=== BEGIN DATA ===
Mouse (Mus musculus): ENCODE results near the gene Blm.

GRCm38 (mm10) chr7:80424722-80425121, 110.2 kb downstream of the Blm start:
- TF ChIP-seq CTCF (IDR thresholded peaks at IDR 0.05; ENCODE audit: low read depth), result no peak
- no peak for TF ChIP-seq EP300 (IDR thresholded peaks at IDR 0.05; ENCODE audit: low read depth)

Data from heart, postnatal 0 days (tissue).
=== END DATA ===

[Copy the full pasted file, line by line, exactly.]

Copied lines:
Mouse (Mus musculus): ENCODE results near the gene Blm.

GRCm38 (mm10) chr7:80424722-80425121, 110.2 kb downstream of the Blm start:
- TF ChIP-seq CTCF (IDR thresholded peaks at IDR 0.05; ENCODE audit: low read depth), result no peak
- no peak for TF ChIP-seq EP300 (IDR thresholded peaks at IDR 0.05; ENCODE audit: low read depth)

Data from heart, postnatal 0 days (tissue).